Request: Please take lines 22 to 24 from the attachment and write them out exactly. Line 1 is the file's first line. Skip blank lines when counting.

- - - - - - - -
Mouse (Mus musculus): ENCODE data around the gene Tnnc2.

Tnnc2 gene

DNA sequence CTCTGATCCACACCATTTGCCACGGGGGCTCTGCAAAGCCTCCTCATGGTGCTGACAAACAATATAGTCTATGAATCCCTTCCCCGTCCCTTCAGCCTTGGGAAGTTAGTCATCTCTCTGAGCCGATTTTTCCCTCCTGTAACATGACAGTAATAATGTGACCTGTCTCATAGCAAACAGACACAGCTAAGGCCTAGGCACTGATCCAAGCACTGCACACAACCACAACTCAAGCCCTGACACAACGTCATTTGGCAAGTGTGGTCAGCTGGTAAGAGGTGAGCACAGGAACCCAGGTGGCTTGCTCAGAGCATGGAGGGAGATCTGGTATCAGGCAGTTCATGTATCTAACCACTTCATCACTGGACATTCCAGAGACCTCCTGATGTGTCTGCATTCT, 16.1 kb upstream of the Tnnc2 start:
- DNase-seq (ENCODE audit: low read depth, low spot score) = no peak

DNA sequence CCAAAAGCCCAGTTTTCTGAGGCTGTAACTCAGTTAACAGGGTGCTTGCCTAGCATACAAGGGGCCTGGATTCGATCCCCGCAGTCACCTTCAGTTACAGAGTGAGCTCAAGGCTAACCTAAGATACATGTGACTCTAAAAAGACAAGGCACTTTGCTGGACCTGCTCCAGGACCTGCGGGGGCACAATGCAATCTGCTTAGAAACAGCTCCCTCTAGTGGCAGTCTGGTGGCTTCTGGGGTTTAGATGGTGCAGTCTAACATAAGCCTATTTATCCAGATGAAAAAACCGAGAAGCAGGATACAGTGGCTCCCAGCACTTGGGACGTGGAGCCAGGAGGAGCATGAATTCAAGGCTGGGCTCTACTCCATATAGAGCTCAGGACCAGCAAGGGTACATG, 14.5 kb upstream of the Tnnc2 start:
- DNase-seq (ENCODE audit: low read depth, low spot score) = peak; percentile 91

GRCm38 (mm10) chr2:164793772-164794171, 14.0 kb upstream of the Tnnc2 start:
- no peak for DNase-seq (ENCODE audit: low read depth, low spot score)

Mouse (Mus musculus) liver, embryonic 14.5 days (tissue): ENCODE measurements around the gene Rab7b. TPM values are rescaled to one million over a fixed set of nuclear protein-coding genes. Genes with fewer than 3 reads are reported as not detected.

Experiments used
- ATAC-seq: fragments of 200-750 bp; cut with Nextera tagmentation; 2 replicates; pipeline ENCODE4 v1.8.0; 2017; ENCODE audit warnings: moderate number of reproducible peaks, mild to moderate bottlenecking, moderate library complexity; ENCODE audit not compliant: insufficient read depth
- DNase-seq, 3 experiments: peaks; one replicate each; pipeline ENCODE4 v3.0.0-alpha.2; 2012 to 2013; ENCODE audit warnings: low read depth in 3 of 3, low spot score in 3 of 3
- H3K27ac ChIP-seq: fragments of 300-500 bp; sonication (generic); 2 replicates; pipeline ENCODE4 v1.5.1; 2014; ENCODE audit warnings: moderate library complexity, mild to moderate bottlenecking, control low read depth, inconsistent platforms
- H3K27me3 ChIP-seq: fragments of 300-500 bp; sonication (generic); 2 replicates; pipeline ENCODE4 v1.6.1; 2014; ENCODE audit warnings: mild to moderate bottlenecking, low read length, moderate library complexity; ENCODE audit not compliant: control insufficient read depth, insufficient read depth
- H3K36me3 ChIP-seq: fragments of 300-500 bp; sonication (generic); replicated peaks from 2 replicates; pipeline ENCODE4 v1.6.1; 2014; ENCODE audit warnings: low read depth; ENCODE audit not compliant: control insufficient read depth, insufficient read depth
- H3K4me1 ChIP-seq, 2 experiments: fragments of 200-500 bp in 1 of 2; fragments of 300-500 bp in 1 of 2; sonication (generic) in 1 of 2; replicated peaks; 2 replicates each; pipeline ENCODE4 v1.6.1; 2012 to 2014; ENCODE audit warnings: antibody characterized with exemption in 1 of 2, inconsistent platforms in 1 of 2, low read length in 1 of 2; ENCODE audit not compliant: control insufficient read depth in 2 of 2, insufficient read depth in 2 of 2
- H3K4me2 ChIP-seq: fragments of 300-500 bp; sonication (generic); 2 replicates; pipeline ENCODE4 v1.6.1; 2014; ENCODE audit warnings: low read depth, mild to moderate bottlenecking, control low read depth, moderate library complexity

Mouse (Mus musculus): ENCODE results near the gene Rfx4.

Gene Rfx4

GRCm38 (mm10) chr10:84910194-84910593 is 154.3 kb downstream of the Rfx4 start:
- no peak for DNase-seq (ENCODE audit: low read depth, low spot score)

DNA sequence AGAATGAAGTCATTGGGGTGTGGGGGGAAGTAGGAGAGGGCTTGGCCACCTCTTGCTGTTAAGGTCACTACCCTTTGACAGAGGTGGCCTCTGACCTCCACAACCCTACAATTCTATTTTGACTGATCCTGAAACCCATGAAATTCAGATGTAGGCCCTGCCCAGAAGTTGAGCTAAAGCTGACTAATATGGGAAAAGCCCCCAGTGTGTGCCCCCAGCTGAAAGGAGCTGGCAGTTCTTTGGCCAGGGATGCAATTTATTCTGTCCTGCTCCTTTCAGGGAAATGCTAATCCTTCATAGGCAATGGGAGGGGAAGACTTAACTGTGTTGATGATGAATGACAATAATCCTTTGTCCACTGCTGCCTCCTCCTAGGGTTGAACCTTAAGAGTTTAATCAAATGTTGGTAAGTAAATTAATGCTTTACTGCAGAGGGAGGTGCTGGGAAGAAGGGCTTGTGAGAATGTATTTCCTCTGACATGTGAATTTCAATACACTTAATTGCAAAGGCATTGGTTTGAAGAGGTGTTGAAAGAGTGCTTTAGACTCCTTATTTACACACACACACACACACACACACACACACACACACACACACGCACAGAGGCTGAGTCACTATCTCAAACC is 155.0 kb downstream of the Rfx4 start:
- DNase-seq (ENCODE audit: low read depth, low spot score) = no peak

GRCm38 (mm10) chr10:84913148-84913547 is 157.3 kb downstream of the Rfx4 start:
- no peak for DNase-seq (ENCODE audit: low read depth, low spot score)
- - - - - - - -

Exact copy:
DNA sequence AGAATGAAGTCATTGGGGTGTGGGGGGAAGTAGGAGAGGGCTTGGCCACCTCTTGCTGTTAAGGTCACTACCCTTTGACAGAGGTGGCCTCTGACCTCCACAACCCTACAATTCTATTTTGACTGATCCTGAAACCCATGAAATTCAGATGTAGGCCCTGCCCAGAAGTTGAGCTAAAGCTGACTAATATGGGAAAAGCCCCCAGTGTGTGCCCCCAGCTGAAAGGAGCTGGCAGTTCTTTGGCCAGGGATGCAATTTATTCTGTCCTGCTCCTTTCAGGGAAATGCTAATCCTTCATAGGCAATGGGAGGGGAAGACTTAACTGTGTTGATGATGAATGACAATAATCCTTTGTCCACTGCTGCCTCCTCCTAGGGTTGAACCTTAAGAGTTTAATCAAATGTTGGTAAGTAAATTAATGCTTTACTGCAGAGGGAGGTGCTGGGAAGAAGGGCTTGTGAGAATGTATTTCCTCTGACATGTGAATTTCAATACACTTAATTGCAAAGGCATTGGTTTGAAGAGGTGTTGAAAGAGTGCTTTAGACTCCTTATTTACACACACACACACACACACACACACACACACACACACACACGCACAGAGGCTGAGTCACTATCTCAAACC is 155.0 kb downstream of the Rfx4 start:
- DNase-seq (ENCODE audit: low read depth, low spot score) = no peak

GRCm38 (mm10) chr10:84913148-84913547 is 157.3 kb downstream of the Rfx4 start: